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Do we hear a million? Apple-1 computer sold by Steve Jobs could break auction records

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Image used with permission by copyright holder
Apple’s devices are often subject to overpricing accusations, and the Cupertino-based tech giant is known for thriving due to possibly the heftiest profit margins in the business. But the cash that’s earned off every iPhone, iPad, and Mac is nothing compared to how much a collector is expected to reap after auctioning off an original Apple-1 computer.

This isn’t just any Apple-1 unit. This is the only known Apple-1 still around that has been sold by none other than former Apple CEO Steve Jobs himself. According to Christie’s, the organizing auction house, Jobs cut a deal with a Charles Ricketts on July 27, 1976, and got a $600 check in exchange for the computer.

The cancelled check will be part of the package at the auction as well, alongside the fully working 4KB memory-boasting machine. Yes, that’s 4KB, as in kilobytes. Not MB, and definitely not GB.

The contraption has no real-life purpose anymore, other than to possibly decorate the living room of some eccentric Apple-loving high-roller. We can’t help but wonder whether a museum or tech-focused art foundation will get the winning bid at Christie’s inaugural “Exceptional Sale” in New York’s Rockefeller Center on December 11.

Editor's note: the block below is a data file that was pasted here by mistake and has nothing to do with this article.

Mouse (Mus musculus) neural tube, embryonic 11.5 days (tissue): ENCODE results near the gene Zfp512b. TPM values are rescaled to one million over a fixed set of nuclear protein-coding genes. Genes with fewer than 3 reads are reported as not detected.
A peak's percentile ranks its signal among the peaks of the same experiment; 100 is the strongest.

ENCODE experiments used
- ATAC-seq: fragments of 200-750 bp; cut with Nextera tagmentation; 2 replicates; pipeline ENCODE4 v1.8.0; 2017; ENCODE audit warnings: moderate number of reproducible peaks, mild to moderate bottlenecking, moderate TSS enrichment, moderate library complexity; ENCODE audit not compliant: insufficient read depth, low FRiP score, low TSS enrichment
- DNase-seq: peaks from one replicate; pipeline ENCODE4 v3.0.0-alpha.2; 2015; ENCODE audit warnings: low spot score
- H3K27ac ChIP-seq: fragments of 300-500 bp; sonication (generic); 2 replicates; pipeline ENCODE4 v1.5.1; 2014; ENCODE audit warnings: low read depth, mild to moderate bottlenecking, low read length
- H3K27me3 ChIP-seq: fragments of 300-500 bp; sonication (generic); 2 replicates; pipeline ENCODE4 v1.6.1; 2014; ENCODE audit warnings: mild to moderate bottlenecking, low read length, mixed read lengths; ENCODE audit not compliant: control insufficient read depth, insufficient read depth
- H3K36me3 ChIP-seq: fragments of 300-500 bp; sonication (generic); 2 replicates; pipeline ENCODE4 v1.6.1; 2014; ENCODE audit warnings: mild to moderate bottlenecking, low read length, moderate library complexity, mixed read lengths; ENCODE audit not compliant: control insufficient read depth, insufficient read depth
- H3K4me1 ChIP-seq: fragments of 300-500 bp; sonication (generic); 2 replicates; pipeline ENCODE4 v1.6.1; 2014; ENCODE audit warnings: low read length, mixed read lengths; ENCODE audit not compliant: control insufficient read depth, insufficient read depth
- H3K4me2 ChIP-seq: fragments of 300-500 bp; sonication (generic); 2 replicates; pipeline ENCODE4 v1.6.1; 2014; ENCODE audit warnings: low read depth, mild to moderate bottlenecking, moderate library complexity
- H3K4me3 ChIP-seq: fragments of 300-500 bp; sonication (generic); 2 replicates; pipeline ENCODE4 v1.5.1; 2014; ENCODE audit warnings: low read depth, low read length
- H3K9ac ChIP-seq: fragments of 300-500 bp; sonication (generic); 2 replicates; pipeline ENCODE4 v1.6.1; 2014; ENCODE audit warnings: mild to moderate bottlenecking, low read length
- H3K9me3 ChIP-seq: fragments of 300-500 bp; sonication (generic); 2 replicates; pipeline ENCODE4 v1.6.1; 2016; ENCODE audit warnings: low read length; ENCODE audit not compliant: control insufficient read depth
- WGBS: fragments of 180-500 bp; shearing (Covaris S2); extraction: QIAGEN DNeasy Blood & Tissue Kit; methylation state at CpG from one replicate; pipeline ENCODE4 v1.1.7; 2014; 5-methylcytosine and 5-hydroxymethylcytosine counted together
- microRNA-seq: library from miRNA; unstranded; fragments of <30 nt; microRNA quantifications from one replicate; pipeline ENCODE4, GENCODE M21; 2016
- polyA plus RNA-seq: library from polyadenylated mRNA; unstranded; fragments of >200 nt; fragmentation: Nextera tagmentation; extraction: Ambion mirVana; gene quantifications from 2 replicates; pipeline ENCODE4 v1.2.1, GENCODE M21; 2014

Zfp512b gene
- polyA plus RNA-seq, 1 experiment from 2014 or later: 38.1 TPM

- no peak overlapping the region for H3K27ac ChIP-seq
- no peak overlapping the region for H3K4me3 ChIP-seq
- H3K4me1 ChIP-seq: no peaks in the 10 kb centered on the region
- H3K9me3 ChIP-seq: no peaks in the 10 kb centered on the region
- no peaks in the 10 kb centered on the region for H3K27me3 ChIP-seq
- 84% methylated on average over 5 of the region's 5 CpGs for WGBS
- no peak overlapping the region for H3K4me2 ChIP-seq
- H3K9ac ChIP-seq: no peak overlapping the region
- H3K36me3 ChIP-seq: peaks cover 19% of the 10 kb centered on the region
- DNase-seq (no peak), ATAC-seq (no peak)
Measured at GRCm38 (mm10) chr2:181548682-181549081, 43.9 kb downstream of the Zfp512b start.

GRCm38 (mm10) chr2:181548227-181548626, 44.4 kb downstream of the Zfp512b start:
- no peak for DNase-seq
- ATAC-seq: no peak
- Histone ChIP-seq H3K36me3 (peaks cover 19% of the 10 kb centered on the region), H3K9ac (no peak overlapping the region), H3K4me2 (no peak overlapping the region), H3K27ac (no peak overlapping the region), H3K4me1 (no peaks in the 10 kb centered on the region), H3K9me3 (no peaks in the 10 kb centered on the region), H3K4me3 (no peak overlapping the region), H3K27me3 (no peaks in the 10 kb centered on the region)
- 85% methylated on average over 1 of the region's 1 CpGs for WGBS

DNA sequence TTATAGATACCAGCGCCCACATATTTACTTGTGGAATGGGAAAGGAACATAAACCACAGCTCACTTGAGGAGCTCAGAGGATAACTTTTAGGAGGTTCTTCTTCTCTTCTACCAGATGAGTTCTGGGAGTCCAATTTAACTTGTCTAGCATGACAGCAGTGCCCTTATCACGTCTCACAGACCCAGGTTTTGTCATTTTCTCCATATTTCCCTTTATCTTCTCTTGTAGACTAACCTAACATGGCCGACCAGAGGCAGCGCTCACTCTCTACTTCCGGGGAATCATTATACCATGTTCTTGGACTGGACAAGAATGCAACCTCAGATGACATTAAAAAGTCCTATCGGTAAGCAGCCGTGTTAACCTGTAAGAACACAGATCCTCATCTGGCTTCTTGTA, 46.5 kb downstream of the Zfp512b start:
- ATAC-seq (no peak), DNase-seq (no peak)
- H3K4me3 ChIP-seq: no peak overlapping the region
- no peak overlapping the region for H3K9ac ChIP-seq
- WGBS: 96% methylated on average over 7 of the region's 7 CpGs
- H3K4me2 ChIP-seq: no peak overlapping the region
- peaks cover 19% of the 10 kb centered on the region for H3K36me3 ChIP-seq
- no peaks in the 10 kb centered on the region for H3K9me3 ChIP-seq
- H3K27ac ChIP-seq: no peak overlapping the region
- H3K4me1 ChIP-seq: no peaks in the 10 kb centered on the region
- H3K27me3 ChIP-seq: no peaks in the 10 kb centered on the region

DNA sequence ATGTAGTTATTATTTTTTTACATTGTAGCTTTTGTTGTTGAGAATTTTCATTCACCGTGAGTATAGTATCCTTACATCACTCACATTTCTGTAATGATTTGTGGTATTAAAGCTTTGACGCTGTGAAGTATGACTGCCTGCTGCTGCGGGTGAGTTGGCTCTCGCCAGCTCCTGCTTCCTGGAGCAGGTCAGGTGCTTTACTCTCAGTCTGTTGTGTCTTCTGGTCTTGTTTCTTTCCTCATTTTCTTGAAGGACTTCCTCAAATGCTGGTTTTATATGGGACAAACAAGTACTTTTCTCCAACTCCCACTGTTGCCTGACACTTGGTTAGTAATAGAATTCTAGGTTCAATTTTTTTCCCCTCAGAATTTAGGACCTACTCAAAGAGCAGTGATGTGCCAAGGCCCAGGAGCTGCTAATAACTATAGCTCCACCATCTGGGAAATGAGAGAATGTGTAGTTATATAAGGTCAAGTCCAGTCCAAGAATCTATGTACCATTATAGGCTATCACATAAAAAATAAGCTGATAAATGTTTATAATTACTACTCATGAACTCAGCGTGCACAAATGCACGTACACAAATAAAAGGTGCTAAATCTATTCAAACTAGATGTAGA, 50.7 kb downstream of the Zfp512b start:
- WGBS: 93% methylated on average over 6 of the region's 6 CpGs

The last time a functional Apple-1 was auctioned off, The Henry Ford organization snatched it just a couple of weeks ago for the record-setting sum of $905,000. As unbelievable as that may sound, we have every reason to expect a new milestone to be crossed.

Christie’s might choose to be cautious, and appraise the Jobs-sold computer somewhere between $400,000 and $600,000. Hence, it’s extremely likely that we’ll see someone cough up one million dollars at the event. It’s possible that it will go for even more, since the touch of Apple’s now-deceased founding father is sure to add some value to the device.

The history of this particular Apple-1 model is quite interesting. The original buyer apparently hawked it in 1999 to a rich entrepreneur named Bruce Waldack. Five years later, it was auctioned off again at a sheriff’s sale of Waldack’s possessions, where it was acquired by collector Bob Luther.

In case you’re wondering, the Apple-1 computer was tested by expert Corey Cohen last month, and it was found to run Microsoft Basic without a hitch, as well as an original Apple-1 Star Trek game.

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Adrian Diaconescu
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